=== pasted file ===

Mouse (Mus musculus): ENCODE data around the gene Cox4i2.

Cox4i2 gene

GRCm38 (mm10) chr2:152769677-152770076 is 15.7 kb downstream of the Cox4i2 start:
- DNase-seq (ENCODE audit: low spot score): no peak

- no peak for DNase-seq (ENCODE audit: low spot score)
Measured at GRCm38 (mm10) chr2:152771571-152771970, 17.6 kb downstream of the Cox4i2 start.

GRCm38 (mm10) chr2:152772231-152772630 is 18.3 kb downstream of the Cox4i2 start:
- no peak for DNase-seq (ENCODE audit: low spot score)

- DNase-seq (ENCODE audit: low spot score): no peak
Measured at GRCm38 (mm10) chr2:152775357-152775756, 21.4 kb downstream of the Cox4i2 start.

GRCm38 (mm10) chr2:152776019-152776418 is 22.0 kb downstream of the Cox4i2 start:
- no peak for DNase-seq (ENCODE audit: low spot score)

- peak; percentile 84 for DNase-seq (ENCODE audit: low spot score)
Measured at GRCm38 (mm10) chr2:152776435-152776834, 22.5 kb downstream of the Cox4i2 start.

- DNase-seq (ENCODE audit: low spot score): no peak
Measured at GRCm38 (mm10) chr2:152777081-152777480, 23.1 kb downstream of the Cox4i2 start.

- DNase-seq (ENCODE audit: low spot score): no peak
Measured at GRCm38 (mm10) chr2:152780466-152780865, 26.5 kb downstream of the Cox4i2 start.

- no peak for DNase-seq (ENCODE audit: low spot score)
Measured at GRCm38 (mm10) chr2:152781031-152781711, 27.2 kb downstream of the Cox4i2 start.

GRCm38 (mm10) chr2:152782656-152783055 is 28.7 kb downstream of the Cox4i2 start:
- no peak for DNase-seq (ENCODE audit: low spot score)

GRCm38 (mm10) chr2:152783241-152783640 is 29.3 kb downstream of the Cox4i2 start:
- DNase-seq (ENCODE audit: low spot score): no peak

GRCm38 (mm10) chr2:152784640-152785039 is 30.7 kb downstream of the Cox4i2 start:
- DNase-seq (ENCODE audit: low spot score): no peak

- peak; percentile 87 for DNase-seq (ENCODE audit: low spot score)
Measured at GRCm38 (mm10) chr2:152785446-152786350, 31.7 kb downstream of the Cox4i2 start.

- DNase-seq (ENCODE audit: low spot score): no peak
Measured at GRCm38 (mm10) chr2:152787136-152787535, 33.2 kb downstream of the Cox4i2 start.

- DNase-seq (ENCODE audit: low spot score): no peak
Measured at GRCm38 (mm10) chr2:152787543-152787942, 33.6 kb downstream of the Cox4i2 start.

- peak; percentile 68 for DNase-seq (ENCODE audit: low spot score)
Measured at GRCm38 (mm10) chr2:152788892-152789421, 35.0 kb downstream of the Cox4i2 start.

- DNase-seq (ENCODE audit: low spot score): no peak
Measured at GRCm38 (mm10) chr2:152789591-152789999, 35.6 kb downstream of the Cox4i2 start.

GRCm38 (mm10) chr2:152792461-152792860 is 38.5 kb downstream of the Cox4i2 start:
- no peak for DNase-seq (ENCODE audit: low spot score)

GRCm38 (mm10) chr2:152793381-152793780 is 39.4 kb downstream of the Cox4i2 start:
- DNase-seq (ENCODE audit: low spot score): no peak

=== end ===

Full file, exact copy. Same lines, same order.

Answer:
Mouse (Mus musculus): ENCODE data around the gene Cox4i2.

Cox4i2 gene

GRCm38 (mm10) chr2:152769677-152770076 is 15.7 kb downstream of the Cox4i2 start:
- DNase-seq (ENCODE audit: low spot score): no peak

- no peak for DNase-seq (ENCODE audit: low spot score)
Measured at GRCm38 (mm10) chr2:152771571-152771970, 17.6 kb downstream of the Cox4i2 start.

GRCm38 (mm10) chr2:152772231-152772630 is 18.3 kb downstream of the Cox4i2 start:
- no peak for DNase-seq (ENCODE audit: low spot score)

- DNase-seq (ENCODE audit: low spot score): no peak
Measured at GRCm38 (mm10) chr2:152775357-152775756, 21.4 kb downstream of the Cox4i2 start.

GRCm38 (mm10) chr2:152776019-152776418 is 22.0 kb downstream of the Cox4i2 start:
- no peak for DNase-seq (ENCODE audit: low spot score)

- peak; percentile 84 for DNase-seq (ENCODE audit: low spot score)
Measured at GRCm38 (mm10) chr2:152776435-152776834, 22.5 kb downstream of the Cox4i2 start.

- DNase-seq (ENCODE audit: low spot score): no peak
Measured at GRCm38 (mm10) chr2:152777081-152777480, 23.1 kb downstream of the Cox4i2 start.

- DNase-seq (ENCODE audit: low spot score): no peak
Measured at GRCm38 (mm10) chr2:152780466-152780865, 26.5 kb downstream of the Cox4i2 start.

- no peak for DNase-seq (ENCODE audit: low spot score)
Measured at GRCm38 (mm10) chr2:152781031-152781711, 27.2 kb downstream of the Cox4i2 start.

GRCm38 (mm10) chr2:152782656-152783055 is 28.7 kb downstream of the Cox4i2 start:
- no peak for DNase-seq (ENCODE audit: low spot score)

GRCm38 (mm10) chr2:152783241-152783640 is 29.3 kb downstream of the Cox4i2 start:
- DNase-seq (ENCODE audit: low spot score): no peak

GRCm38 (mm10) chr2:152784640-152785039 is 30.7 kb downstream of the Cox4i2 start:
- DNase-seq (ENCODE audit: low spot score): no peak

- peak; percentile 87 for DNase-seq (ENCODE audit: low spot score)
Measured at GRCm38 (mm10) chr2:152785446-152786350, 31.7 kb downstream of the Cox4i2 start.

- DNase-seq (ENCODE audit: low spot score): no peak
Measured at GRCm38 (mm10) chr2:152787136-152787535, 33.2 kb downstream of the Cox4i2 start.

- DNase-seq (ENCODE audit: low spot score): no peak
Measured at GRCm38 (mm10) chr2:152787543-152787942, 33.6 kb downstream of the Cox4i2 start.

- peak; percentile 68 for DNase-seq (ENCODE audit: low spot score)
Measured at GRCm38 (mm10) chr2:152788892-152789421, 35.0 kb downstream of the Cox4i2 start.

- DNase-seq (ENCODE audit: low spot score): no peak
Measured at GRCm38 (mm10) chr2:152789591-152789999, 35.6 kb downstream of the Cox4i2 start.

GRCm38 (mm10) chr2:152792461-152792860 is 38.5 kb downstream of the Cox4i2 start:
- no peak for DNase-seq (ENCODE audit: low spot score)

GRCm38 (mm10) chr2:152793381-152793780 is 39.4 kb downstream of the Cox4i2 start:
- DNase-seq (ENCODE audit: low spot score): no peak